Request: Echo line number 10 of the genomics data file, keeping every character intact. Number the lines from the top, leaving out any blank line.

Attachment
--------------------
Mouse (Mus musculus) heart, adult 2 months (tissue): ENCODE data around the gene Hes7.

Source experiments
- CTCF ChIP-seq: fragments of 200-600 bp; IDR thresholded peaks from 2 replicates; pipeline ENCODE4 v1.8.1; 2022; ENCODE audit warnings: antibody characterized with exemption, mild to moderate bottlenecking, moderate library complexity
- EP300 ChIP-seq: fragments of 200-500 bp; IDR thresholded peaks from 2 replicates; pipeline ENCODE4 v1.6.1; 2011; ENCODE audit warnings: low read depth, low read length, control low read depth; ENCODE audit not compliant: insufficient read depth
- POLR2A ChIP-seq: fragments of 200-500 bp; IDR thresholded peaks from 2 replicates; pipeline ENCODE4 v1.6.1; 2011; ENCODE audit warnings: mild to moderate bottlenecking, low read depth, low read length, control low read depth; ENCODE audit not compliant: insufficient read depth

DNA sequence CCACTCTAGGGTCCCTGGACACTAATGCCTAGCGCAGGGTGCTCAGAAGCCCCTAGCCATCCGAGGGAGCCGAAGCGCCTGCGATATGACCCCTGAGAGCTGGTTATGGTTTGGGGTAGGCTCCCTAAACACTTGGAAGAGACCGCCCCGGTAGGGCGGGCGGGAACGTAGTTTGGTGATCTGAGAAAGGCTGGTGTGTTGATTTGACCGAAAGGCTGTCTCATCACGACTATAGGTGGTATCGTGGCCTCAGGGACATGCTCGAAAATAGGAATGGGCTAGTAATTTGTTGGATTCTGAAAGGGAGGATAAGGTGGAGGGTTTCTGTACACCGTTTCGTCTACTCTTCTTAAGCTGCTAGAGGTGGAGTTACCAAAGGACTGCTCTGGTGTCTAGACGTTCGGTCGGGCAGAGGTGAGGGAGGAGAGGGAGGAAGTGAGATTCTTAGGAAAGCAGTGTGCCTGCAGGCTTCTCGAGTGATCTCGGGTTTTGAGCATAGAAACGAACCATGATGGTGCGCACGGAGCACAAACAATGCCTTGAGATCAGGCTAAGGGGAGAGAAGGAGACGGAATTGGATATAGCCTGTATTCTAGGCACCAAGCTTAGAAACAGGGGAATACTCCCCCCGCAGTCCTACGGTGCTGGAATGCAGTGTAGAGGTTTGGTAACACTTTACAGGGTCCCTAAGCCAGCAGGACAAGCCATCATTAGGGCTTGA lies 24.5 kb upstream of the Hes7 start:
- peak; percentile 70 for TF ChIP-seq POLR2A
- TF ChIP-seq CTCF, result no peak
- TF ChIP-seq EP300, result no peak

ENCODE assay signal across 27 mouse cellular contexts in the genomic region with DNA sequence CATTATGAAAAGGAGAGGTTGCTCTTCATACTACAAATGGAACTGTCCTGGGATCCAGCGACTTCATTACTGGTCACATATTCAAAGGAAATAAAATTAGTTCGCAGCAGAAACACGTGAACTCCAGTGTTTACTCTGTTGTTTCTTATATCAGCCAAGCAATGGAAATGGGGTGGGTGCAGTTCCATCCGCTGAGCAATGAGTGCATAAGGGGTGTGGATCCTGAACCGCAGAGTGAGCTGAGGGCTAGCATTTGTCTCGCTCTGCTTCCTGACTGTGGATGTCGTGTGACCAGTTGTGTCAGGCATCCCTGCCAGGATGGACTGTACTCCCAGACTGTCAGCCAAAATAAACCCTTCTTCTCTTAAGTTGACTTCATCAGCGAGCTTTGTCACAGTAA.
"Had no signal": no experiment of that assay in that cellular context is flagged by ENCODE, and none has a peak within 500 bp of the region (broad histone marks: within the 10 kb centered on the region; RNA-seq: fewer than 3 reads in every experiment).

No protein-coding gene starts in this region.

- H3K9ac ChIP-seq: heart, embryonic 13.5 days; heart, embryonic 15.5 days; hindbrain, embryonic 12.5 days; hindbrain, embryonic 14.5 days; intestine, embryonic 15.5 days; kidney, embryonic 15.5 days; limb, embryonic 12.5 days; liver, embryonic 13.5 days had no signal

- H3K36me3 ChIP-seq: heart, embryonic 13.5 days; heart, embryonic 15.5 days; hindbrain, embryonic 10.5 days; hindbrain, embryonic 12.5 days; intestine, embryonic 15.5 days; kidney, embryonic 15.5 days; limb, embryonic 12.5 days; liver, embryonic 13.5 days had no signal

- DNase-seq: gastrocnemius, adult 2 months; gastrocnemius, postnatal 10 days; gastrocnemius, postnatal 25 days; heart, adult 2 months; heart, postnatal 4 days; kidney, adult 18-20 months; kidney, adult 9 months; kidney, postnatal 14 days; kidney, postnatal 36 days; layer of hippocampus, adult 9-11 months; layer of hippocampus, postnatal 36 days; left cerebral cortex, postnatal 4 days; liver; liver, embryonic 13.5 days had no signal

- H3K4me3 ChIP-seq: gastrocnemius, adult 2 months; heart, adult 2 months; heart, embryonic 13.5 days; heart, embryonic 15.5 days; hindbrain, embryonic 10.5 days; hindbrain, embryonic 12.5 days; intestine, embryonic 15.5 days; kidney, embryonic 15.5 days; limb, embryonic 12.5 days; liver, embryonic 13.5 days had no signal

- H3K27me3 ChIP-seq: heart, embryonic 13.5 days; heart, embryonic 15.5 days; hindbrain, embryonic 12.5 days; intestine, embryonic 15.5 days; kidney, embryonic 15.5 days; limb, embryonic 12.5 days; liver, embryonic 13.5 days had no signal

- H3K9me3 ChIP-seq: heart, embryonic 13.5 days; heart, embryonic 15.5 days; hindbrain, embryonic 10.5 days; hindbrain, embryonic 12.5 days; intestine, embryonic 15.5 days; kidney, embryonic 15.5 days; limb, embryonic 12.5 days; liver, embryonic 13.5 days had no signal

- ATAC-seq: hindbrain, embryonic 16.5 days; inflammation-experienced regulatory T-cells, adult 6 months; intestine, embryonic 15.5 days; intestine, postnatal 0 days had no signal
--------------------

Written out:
ENCODE assay signal across 27 mouse cellular contexts in the genomic region with DNA sequence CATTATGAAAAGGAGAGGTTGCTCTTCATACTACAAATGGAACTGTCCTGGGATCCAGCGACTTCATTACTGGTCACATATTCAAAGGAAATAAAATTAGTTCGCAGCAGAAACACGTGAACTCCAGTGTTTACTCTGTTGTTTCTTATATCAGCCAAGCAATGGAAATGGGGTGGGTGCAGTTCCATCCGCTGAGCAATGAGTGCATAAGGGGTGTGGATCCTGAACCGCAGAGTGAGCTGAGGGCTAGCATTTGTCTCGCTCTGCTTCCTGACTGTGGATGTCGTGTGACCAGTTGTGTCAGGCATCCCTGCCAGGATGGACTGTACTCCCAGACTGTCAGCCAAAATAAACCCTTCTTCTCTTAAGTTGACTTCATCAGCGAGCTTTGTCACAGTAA.